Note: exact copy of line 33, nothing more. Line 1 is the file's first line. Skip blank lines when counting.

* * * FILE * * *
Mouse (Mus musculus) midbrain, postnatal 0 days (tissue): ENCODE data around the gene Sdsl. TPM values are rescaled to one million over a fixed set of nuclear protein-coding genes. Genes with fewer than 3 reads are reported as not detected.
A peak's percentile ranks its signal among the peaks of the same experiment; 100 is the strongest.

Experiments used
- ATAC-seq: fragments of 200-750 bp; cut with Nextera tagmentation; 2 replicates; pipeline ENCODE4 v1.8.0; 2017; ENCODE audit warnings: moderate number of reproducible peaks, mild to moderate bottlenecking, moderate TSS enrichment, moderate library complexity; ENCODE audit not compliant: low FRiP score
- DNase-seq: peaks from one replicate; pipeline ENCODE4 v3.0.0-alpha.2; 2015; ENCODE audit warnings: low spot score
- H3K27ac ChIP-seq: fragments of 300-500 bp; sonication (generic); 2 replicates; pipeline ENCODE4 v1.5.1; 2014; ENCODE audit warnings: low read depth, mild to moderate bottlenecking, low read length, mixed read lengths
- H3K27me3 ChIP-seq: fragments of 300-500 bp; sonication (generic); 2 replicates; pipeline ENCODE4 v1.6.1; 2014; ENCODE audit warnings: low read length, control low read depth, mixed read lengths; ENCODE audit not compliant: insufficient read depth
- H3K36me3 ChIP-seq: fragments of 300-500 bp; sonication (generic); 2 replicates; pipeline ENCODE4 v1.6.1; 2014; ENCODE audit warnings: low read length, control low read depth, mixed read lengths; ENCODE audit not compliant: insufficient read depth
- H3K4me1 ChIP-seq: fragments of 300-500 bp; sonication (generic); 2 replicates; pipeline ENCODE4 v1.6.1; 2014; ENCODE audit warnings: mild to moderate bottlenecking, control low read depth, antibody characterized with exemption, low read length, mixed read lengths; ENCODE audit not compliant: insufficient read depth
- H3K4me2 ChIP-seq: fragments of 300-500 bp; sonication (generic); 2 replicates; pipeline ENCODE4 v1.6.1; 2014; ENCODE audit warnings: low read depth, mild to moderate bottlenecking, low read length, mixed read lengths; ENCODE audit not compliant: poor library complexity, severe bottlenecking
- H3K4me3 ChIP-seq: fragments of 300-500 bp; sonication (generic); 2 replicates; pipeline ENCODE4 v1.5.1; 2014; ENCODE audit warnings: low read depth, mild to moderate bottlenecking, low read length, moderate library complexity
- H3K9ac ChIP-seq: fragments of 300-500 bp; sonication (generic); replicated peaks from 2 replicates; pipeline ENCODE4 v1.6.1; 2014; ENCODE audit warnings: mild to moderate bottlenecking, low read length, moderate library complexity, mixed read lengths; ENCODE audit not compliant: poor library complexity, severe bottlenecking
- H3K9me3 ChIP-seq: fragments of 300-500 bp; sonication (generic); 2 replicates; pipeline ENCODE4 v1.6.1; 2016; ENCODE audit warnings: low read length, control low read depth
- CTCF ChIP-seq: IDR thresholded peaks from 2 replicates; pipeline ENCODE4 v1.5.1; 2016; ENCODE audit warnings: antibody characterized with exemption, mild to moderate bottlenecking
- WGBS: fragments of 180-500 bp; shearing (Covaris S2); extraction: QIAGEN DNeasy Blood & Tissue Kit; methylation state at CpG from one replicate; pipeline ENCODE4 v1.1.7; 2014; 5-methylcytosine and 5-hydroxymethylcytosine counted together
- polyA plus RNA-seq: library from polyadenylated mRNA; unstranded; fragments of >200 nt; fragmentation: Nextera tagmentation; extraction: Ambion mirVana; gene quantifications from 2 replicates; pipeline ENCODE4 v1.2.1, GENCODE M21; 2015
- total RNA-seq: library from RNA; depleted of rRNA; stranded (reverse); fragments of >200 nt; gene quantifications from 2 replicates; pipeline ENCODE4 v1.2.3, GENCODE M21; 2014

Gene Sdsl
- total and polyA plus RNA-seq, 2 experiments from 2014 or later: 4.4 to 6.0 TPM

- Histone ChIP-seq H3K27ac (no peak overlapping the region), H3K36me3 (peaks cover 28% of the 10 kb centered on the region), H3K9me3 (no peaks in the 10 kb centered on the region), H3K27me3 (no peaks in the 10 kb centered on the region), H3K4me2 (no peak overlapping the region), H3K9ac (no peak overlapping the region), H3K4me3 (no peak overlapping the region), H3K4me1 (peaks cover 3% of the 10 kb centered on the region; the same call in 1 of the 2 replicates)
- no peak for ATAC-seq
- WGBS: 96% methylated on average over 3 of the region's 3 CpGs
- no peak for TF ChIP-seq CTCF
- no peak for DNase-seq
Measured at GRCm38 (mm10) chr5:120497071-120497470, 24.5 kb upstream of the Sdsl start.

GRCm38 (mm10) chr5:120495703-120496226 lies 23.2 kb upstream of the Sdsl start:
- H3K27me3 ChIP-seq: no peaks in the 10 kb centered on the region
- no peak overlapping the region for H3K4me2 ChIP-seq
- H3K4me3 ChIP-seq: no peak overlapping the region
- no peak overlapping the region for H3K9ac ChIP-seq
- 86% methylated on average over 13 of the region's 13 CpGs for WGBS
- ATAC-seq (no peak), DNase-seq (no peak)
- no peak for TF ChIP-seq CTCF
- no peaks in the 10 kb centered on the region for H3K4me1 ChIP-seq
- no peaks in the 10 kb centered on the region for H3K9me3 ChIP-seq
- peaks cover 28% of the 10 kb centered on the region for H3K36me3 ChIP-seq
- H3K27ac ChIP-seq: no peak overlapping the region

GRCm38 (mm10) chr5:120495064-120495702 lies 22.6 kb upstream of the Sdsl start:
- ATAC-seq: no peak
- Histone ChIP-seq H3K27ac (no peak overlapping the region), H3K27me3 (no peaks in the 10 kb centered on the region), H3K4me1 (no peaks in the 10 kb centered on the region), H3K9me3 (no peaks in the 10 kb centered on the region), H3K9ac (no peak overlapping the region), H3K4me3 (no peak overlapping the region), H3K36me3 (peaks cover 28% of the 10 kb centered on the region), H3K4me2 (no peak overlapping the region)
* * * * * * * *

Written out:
- no peak for TF ChIP-seq CTCF